What's happening: Volkswagen (NASDAQOTH:VWAGY) lost market share to key rivals in its home region of Europe in January, according to figures released this morning by the European Automobile Manufacturers Association (known as the "ACEA," its initials in French).
The key details: The ACEA tracks registrations of new passenger vehicles in European Union countries and reports them monthly. For January, it said new-car registrations in the EU rose 6.2% in January, but registrations of VW-brand vehicles fell 3.8%. The VW brand's market share in the EU fell 1.2 points year over year, to 11.7%.
The ACEA noted that Italy (up 17.4%) and Spain (up 12.1%) both posted particularly strong year-over-year increases in new-car registrations. Both were harder-hit than some Western European neighbors by recessionary conditions int he past few years.
Both Italy and Spain are also, importantly, sales strongholds for VW's European arch-rival, Fiat Chrysler Automobiles (NYSE:FCAU). FCA's registrations rose 14.4% in January, with big increases for its Fiat, Alfa Romeo, and Jeep brands.
Jeep's contribution to FCA's European sales totals is still small. Just 5,673 Jeeps were registered in the European Union in January, according to the ACEA, versus 47,057 Fiat-brand vehicles. But the brand's fast growth (registrations were up 34.1% year over year) suggest it's on its way to becoming a significant contender in time. Jeep's popular subcompact Renegade is made in Italy.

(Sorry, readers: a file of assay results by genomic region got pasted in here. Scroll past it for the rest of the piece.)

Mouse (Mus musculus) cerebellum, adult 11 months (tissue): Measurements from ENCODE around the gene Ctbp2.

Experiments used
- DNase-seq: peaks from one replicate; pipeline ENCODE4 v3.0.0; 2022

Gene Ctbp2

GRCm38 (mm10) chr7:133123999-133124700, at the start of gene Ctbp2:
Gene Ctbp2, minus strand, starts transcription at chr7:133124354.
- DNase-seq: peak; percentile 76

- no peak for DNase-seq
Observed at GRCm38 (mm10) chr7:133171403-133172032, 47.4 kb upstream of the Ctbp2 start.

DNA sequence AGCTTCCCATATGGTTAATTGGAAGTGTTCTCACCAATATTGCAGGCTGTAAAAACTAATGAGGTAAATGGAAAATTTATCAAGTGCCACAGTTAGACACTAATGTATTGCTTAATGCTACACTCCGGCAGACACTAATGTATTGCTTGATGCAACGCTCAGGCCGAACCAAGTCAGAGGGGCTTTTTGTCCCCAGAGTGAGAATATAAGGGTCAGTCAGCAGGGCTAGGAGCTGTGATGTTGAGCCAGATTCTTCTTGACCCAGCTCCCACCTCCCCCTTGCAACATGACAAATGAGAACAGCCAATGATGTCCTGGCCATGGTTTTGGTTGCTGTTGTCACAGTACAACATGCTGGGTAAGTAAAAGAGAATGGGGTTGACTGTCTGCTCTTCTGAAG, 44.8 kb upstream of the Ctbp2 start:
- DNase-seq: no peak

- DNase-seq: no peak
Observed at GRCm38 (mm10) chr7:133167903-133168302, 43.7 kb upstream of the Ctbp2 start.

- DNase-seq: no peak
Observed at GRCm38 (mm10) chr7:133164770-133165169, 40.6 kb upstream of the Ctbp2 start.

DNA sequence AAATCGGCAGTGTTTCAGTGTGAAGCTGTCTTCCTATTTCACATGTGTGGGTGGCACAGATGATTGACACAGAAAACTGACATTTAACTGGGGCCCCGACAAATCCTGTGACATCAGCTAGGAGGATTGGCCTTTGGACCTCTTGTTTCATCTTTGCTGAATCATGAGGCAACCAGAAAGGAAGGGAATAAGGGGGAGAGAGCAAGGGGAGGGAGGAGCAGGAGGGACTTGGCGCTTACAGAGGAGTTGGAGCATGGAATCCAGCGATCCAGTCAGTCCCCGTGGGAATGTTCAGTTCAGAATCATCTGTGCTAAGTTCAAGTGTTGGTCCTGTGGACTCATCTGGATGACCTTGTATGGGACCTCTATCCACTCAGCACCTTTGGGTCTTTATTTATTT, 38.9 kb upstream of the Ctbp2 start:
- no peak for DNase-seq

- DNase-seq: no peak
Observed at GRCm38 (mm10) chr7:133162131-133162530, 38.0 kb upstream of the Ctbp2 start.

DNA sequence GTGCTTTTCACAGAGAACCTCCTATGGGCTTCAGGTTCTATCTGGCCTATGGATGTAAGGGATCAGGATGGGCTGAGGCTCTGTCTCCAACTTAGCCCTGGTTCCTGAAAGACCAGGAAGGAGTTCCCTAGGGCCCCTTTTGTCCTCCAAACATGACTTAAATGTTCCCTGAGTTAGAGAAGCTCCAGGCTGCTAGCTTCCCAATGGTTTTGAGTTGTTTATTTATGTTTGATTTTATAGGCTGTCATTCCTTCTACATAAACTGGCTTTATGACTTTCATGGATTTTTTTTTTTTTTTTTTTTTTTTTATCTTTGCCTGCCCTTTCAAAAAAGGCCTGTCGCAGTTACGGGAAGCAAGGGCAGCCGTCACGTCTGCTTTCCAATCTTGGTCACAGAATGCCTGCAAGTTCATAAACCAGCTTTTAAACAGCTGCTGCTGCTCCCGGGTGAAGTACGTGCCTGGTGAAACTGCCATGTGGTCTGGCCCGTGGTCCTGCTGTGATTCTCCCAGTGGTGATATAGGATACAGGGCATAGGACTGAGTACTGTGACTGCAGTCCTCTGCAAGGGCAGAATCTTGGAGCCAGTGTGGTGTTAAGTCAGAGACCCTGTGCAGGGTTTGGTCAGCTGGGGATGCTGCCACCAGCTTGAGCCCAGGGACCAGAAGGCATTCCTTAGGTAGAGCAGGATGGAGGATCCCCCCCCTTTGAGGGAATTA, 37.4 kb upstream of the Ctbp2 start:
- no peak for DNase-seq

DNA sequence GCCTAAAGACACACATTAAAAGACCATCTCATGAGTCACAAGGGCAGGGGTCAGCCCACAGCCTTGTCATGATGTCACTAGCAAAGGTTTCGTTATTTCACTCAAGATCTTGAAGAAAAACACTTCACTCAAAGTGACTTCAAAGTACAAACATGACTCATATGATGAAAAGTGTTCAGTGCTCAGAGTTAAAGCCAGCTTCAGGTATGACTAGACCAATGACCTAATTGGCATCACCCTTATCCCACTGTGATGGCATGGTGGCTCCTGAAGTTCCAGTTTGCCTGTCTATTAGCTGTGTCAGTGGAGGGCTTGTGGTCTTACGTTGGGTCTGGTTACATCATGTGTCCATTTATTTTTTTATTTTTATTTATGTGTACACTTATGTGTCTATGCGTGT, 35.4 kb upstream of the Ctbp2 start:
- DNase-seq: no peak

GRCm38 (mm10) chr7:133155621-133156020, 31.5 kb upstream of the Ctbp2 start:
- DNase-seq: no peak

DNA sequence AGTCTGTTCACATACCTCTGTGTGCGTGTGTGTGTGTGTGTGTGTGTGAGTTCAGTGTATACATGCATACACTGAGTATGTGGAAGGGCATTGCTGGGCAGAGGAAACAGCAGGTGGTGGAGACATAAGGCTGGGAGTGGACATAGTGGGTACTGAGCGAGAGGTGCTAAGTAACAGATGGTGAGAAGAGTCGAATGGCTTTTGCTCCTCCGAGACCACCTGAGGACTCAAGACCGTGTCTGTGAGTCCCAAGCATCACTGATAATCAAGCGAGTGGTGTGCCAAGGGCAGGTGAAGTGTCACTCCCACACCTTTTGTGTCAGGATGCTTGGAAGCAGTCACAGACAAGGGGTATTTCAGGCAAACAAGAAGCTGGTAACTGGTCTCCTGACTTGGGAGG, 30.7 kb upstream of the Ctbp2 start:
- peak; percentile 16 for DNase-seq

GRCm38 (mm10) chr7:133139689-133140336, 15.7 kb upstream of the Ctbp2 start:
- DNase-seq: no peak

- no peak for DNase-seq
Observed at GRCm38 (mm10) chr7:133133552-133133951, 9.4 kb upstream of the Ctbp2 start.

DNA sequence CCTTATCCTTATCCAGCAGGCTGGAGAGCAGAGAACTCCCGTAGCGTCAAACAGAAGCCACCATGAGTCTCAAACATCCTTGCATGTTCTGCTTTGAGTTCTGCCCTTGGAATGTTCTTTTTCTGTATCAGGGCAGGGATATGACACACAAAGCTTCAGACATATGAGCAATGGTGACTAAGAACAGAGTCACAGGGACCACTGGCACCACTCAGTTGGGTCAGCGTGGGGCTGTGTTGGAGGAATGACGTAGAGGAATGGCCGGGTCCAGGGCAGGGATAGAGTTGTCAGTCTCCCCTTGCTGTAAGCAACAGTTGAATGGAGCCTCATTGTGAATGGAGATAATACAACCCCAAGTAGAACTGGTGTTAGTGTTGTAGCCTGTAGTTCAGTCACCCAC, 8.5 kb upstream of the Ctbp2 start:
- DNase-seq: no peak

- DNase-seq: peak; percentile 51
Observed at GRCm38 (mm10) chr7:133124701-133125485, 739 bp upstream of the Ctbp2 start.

FCA's Detroit-area rivals also had good months. Ford's registrations in the EU rose 11.4% in January on big sales of small SUVs, while registrations at General Motors' (NYSE:GM) Opel subsidiary rose 12.2% year over year, driven by strong sales of the new Opel Astra compact sedan.
Both Ford and FCA targeted VW with aggressive incentives in Germany last month, according to a Bloomberg report.
What it means for Volkswagen: Taken together, VW's family of brands still has a commanding lead in the European Union, with 24.2% of the market in January. And its Audi premium brand is doing well despite the diesel-emissions scandal: Audi's registrations in the EU were up 13.7% in January.
But as we saw in some other parts of the world last month, Volkswagen is feeling the heat from its ongoing diesel-emissions scandal. The brand has clearly been damaged with some consumers, causing sales to slip.
That won't help VW's bottom line. The company is already facing the cost of recalling and fixing millions of vehicles around the world, along with what will almost certainly be several billion dollars' worth (at least) of fines and regulatory penalties in the U.S., Europe, and other markets.
What's next for VW: The company has indefinitely postponed its fourth-quarter and full-year 2015 earnings reports as it scrambles to come to terms with the spiraling costs of the scandal. It's facing a civil suit by the U.S. Justice Department that could potentially expose it to tens of billions of dollars in damages, as well as other legal actions in the U.S., Europe, and elsewhere.
It's possible CEO Matthias Mueller is working behind the scenes to get to a settlement with the U.S. government that VW can charge against its 2015 earnings. That could help get the company past the scandal more quickly -- and help speed its efforts to recover its reputation with consumers around the world.
If so, we're likely to know more about it soon.